On the tour bus after the gig the film for the evening was 'the Business' a Danny Dyer film about South London criminals in the Costa del crime and Gibraltar. Not my regular sort of film but I liked it. It was funny and had strong characters. It reminded me of the Phil Daniels character in Quadrophenia and that is a film I love.Then we finished off the Sherlock episode Hound of the Baskervilles before bed. Woke up in Essen. Hey no snow! 

The Essen venue was a huge theatre called the Colosseum. Plush red velvet seats and a massive upper tier too. It was full for the gig and I got that distinct feeling that this band is so good it is ready to take on the world....and win! Very responsive crowd. I am still finding new musical areas to explore during the sax and flute solo sections eg the big soprano sax solo in Raider 2. It is great that these sections change so much every night, and that makes the music feel very much alive.

Colosseum, Essen
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Tour Blog Part 10 : Oslo - Copenhagen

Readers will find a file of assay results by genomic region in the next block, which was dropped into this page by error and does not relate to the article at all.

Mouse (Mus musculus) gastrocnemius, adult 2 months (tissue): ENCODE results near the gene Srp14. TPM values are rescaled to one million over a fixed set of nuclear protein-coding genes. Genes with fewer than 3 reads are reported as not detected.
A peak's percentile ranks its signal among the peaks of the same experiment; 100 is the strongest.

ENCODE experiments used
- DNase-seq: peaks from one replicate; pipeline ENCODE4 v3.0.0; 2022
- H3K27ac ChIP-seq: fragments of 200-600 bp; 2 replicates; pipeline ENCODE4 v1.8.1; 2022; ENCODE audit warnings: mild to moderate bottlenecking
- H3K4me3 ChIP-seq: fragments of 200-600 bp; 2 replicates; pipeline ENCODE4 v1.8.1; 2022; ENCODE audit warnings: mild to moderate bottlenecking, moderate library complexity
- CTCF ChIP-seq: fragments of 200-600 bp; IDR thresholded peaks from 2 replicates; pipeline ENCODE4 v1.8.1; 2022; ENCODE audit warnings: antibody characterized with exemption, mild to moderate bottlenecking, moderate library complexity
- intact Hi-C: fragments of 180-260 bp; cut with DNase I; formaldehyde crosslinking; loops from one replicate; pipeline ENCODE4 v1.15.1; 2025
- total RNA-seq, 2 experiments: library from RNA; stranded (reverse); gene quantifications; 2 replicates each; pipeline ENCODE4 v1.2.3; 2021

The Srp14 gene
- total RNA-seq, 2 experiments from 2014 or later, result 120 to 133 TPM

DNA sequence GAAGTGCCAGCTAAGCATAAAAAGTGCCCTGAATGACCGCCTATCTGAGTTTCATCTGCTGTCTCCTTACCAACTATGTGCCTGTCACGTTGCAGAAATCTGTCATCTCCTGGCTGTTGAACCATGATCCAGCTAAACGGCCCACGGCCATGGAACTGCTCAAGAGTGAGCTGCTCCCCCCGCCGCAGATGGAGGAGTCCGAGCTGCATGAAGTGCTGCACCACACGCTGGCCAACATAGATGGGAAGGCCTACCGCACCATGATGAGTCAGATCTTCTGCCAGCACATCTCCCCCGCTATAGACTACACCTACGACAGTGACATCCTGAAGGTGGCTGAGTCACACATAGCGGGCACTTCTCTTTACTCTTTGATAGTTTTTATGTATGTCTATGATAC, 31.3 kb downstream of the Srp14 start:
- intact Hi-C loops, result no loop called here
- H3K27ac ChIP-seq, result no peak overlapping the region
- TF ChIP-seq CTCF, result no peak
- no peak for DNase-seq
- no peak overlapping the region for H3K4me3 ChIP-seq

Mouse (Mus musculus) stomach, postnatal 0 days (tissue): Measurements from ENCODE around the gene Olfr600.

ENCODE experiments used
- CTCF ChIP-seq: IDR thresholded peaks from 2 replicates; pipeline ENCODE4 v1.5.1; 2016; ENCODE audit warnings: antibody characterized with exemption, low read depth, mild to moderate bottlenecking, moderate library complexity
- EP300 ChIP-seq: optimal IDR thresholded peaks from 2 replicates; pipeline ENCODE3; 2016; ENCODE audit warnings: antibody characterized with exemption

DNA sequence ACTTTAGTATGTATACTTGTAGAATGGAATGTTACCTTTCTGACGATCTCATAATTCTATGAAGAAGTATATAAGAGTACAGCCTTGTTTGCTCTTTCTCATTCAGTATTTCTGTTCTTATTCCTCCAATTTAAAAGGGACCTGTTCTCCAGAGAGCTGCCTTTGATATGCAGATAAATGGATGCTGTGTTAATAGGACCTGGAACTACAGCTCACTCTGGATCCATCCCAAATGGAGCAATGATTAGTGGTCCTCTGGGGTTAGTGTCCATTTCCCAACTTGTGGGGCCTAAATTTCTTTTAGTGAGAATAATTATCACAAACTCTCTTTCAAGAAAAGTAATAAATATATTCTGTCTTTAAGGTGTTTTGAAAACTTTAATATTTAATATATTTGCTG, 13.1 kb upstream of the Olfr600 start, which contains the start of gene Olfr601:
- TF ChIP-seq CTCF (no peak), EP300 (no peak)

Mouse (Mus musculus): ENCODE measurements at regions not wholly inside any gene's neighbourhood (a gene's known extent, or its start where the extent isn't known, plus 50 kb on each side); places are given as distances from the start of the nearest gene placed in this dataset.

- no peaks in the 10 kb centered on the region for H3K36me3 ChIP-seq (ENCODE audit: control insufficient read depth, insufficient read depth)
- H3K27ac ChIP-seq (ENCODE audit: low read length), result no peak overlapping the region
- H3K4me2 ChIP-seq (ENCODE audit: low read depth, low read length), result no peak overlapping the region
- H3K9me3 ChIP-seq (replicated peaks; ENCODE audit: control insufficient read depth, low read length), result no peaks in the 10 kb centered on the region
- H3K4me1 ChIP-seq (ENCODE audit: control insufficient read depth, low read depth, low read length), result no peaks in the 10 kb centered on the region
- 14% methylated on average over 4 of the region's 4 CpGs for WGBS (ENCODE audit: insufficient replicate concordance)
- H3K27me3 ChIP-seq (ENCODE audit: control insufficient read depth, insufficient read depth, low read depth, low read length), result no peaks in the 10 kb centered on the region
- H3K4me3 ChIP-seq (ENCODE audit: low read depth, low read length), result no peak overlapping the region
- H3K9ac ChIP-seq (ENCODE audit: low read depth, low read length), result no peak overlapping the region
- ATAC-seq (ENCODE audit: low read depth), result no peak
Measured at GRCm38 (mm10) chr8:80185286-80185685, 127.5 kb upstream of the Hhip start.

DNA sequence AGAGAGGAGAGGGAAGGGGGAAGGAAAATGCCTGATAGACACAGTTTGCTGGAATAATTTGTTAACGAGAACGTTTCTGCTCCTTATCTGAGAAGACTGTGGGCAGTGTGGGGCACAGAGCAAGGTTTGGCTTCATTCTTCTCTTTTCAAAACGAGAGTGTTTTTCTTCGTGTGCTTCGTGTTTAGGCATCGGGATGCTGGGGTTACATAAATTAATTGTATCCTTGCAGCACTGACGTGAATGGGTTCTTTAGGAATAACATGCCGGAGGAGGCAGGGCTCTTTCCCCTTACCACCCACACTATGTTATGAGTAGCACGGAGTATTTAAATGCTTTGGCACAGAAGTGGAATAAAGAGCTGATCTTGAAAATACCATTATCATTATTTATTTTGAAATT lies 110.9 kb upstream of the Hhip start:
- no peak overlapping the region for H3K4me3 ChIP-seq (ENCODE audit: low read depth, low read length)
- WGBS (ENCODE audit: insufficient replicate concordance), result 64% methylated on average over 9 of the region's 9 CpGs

Sentrum Scene

I have played in Oslo many times and always in the same square in the centre of town where there are two venues next to each other (I think run by the same management) called Sentrum Scene and Rockerfeller. Today was at the former where I last played in 2007 with David Sylvian. That Sylvian gig was particularly memorable as the wonderful trumpeter Arve Henriksen sat in on the gig, and came out for a drink afterwards too. Great player with a wonderful sound and very fresh approach to playing the trumpet. 

There was some free time before the gig so I had contacted my friend the singer Anja Garbarek to see if she was free to meet up for a drink. I met Anja in 2001 when Steven Wilson was producing her album 'Smiling and Waving'. Despite her dad being Jan..., she wanted someone else to play flute and sax on the album and Steve brought me in. I was then in her live band and we toured around Europe for a while. It was a really wonderful band and a great experience. Steve Jansen on drums, Dudley Philips on bass, Sue Balingall on additional vocals and guitar amongst others. Everyone got on particularly well and it was very special music. I digress. So Anja was free and we met up for a drink which was great, as she is lovely and I rarely see her. I fear the glass or two of champagne may have adverse affected my performance though as I missed a couple of simple things which I should not have done.